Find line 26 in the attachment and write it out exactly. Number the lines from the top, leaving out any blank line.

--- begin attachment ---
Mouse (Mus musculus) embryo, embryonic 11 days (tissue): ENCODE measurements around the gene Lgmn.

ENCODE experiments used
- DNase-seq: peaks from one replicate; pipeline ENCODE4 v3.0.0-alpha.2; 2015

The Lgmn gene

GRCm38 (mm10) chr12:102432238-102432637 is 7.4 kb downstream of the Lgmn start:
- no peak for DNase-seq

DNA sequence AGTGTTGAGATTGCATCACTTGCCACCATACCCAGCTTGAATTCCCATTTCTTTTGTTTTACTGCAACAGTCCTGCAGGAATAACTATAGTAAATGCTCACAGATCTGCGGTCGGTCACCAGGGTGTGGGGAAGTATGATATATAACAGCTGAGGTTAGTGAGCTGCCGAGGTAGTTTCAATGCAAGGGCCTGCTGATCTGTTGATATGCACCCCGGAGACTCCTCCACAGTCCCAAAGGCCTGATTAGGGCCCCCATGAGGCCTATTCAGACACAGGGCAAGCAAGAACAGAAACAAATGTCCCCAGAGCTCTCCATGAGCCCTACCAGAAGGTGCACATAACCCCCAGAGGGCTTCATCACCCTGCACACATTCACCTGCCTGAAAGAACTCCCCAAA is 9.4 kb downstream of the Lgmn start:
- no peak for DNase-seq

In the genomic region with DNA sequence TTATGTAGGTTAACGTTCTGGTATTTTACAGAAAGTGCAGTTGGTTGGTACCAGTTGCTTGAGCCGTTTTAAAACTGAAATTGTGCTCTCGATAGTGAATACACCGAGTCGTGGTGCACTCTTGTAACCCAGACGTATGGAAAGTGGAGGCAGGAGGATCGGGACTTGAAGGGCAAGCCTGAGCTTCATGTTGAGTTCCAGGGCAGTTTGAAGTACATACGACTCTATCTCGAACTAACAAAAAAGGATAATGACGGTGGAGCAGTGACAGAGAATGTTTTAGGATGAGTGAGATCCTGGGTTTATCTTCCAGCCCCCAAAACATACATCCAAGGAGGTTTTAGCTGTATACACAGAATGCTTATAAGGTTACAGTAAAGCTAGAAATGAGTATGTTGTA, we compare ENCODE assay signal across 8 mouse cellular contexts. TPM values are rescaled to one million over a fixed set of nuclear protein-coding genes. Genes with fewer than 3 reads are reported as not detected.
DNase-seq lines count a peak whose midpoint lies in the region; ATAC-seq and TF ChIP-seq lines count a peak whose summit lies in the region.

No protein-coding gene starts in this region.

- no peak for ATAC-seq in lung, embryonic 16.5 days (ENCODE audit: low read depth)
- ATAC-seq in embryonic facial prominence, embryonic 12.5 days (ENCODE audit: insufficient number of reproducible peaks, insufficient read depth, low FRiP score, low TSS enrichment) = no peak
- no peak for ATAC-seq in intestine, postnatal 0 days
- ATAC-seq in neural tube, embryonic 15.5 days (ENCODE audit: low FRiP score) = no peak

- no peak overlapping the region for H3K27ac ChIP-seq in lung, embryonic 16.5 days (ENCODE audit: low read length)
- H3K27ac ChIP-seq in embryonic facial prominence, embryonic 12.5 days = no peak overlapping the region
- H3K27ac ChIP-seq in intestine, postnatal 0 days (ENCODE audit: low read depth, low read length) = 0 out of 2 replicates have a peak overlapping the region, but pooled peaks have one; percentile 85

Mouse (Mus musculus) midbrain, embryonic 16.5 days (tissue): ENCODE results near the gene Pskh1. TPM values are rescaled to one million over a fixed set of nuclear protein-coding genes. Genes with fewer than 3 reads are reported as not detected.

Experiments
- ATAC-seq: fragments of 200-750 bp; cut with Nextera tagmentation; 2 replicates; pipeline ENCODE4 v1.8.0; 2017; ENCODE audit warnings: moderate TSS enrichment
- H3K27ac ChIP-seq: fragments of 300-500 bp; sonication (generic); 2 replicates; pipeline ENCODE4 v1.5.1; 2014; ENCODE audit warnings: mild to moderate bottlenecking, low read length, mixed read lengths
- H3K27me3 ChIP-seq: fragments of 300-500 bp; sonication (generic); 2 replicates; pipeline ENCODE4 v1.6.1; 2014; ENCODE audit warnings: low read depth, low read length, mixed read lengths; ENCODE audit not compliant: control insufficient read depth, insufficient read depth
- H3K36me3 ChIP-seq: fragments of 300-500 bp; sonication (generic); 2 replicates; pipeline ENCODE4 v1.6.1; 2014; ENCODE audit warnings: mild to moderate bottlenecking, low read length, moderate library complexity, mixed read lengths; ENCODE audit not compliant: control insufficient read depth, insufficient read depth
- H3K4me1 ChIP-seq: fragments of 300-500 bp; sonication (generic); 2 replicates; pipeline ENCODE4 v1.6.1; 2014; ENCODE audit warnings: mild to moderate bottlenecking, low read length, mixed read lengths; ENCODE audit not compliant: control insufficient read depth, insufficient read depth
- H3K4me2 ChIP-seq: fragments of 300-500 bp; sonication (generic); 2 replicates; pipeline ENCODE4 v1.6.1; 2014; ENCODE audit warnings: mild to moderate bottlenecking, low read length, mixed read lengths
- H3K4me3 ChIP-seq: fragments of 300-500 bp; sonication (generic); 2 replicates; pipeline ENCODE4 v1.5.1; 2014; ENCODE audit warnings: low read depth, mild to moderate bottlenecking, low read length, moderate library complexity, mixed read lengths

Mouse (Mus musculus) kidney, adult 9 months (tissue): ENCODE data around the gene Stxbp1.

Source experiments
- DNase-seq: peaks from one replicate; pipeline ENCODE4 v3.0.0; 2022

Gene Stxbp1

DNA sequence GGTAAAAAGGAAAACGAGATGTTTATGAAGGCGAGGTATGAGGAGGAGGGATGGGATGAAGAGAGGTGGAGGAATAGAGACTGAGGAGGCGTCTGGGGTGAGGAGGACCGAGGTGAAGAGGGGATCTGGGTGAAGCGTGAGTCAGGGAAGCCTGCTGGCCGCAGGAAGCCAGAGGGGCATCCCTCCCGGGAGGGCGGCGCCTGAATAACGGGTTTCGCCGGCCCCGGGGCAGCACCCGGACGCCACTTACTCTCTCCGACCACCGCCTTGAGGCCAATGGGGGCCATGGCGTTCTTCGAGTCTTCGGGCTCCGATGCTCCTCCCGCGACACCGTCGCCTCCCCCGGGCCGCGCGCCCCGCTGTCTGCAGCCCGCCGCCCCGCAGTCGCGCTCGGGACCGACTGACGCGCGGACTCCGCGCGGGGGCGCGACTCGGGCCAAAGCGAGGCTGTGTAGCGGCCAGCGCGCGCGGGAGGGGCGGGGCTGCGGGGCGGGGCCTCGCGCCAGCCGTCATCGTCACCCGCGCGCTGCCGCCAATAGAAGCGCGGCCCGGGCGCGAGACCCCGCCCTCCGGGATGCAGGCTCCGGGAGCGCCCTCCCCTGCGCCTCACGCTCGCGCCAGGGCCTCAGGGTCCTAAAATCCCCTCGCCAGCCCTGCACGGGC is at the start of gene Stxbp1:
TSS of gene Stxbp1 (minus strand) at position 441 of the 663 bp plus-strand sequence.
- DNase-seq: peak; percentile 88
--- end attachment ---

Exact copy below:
- H3K4me2 ChIP-seq: fragments of 300-500 bp; sonication (generic); 2 replicates; pipeline ENCODE4 v1.6.1; 2014; ENCODE audit warnings: mild to moderate bottlenecking, low read length, mixed read lengths